Investigating the dynamics of nurse migration in early career: a longitudinal questionnaire survey of variation in regional retention of diploma qualifiers in England


Robinson, Sarah, Murrells, Trevor and Griffiths, Peter (2008) Investigating the dynamics of nurse migration in early career: a longitudinal questionnaire survey of variation in regional retention of diploma qualifiers in England. International Journal of Nursing Studies, 45, (7), 1064-1080. (doi:10.1016/j.ijnurstu.2007.07.001). (PMID:17706221).

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Description/Abstract

Background
Increasing mobility of healthcare professionals has led to concerns that certain countries or regions are depleted of sufficient staff to meet healthcare needs. In formulating appropriate strategies to ensure better retention locally, human resource managers are hindered by lack of information about migration patterns.

Purpose and aims
Purposes included studying movement of diploma nurses qualifying in England and contributing to literature on developing methods for obtaining migration data. Specific aims ascertained: regional variation in retention of locally trained nurses; associations between nurses’ profile and retention in training region; and impact on each region of inter-regional movement of nurses.

Method
Questionnaires sent to a nationally representative cohort of adult branch nurses at qualification (n=1596) and at subsequent intervals thereafter provided data on all employment and other activities and geographical location of each. Event histories constructed from chart data were used to analyse length of retention in region of training and movements between regions. Retention was operationalised through developing the construct ‘engagement with nursing’.

Results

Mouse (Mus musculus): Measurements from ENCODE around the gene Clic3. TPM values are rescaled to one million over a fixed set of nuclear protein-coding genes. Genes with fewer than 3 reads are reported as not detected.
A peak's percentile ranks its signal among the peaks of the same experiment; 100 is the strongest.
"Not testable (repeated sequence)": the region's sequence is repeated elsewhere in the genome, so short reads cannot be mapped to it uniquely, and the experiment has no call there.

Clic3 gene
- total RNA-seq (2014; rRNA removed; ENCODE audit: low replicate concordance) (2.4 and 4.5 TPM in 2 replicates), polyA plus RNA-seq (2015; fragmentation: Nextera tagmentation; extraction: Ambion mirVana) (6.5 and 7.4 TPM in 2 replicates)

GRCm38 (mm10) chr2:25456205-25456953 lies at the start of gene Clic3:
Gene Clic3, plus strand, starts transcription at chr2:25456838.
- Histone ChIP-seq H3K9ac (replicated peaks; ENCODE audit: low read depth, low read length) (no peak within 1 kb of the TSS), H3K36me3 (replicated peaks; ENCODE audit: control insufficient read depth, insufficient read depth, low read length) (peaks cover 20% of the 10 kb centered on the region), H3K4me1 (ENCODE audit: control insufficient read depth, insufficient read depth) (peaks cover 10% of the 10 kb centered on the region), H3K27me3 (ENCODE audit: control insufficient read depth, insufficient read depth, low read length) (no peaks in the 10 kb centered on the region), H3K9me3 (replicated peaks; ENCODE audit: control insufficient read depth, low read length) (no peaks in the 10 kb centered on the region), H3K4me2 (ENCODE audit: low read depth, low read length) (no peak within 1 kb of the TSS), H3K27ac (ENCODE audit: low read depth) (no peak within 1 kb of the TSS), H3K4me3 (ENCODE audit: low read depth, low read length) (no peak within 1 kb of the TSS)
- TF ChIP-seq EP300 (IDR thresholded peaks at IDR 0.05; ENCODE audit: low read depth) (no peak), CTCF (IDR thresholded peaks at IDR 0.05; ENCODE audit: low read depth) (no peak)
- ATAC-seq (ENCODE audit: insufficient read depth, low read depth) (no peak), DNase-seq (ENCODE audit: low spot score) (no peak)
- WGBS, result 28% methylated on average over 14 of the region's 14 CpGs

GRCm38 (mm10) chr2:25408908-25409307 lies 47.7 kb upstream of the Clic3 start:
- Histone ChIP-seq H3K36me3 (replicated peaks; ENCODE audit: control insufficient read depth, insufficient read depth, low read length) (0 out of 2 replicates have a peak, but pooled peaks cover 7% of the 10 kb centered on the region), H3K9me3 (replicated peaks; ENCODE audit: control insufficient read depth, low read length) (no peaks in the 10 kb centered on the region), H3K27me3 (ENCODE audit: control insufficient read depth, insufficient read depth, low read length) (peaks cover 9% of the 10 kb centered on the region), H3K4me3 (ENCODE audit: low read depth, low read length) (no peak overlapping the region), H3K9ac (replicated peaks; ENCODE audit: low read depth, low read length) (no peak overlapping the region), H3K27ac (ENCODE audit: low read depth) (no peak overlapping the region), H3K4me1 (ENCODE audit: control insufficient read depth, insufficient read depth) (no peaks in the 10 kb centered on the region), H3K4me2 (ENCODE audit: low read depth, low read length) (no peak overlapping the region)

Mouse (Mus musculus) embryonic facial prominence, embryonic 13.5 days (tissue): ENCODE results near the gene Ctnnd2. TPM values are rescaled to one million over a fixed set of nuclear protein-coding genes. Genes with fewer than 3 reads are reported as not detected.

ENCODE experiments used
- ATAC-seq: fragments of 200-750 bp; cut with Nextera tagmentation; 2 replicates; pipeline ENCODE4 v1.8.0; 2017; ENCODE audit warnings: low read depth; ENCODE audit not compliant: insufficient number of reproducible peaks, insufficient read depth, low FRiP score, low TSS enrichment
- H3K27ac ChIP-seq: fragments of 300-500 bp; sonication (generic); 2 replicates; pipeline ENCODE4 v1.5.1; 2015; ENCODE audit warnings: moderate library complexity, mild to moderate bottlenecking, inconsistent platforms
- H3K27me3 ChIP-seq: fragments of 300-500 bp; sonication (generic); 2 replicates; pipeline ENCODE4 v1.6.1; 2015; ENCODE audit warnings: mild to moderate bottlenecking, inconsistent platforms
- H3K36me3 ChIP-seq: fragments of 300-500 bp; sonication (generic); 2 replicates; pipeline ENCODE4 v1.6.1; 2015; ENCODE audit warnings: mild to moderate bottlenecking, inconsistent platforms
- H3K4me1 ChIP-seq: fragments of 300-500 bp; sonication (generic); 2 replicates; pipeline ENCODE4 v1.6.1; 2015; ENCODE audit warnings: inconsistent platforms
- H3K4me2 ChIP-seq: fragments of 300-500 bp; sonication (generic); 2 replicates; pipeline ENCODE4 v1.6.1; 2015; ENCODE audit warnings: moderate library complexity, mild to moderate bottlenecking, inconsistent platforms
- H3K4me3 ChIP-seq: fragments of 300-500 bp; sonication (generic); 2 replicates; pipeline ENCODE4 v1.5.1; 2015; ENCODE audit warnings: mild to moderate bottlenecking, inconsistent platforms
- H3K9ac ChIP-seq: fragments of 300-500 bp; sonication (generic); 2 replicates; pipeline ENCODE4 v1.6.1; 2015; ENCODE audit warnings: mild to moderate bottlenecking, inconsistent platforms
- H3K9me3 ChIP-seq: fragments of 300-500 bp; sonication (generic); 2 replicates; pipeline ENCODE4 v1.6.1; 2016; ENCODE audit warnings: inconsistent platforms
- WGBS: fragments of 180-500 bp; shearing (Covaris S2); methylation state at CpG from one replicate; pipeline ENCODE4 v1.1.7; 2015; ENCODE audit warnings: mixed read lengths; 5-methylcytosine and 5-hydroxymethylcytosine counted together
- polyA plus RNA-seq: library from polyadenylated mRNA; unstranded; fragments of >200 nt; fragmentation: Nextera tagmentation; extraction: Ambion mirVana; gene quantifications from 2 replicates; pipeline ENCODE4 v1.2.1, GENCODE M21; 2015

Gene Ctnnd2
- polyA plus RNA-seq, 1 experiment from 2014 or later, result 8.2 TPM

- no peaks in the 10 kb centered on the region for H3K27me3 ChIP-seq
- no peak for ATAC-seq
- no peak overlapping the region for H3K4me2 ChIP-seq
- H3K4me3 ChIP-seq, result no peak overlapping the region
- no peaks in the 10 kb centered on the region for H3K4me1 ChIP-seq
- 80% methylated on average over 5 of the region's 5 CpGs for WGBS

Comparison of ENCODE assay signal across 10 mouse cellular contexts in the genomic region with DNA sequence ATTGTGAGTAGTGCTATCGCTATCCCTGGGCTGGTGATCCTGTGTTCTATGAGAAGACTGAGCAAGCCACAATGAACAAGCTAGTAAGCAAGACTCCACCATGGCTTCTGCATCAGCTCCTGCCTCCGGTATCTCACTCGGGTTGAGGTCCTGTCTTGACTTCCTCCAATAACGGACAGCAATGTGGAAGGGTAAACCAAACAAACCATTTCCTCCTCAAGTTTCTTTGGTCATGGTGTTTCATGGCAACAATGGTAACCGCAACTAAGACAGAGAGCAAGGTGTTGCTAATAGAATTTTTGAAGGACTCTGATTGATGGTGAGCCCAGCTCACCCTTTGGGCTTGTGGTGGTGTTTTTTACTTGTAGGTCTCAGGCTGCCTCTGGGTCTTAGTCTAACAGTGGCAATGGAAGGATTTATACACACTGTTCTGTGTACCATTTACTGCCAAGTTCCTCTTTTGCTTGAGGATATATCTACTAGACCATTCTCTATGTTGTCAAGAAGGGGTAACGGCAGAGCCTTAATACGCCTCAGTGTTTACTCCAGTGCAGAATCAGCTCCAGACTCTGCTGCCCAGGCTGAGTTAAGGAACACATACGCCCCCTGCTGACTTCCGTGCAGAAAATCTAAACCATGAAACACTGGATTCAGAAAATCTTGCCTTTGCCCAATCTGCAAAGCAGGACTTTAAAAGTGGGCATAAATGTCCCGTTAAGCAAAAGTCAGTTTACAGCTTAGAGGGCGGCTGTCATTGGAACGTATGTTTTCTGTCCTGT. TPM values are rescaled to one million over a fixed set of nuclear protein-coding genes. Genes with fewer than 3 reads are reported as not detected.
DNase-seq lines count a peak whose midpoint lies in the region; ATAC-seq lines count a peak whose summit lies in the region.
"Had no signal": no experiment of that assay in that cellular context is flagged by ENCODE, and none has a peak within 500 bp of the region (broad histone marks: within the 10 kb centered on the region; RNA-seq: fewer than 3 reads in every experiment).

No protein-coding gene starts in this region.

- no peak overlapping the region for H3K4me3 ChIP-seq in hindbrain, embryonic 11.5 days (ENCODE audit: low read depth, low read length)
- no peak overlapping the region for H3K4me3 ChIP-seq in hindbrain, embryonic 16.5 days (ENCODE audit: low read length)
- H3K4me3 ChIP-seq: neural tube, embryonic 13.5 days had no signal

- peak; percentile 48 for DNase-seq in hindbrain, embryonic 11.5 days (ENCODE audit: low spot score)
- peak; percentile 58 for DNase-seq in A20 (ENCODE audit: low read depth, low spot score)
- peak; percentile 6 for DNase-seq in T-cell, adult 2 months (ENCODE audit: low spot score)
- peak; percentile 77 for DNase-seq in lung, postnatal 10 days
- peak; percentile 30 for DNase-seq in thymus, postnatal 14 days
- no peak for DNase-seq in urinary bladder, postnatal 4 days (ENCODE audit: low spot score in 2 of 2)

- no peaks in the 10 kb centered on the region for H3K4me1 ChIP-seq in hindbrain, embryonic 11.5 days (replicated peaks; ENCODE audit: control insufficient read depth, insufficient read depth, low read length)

Older entrants and those with children were more likely to nurse in their training region than younger and childless counterparts. Regions differed in retention of locally trained nurses and in the impact on their diplomate workforce of inter-regional movement. Regional variations were insufficiently explained by differences in nurses’ profiles; hence influences of regional characteristics were also considered.

Conclusion
Retention strategies should include maintaining the policy of recruiting greater diversity of entrants, particularly mature entrants and those who have children. In developing local strategies, each region needs: information about retention of different components of their workforce; and an understanding of how regional characteristics can facilitate or constrain retention. National and international workforce organisations need to plan how best to obtain accurate and comparable nurse migration data.

Item Type: Article
ISSNs: 0020-7489 (print)
1873-491X (electronic)
Subjects: R Medicine > RT Nursing
H Social Sciences > HD Industries. Land use. Labor
H Social Sciences > HA Statistics
Divisions: University Structure - Pre August 2011 > School of Health Sciences
ePrint ID: 168067
Date Deposited: 24 Nov 2010 09:11
Last Modified: 27 Mar 2014 19:19
URI: http://eprints.soton.ac.uk/id/eprint/168067

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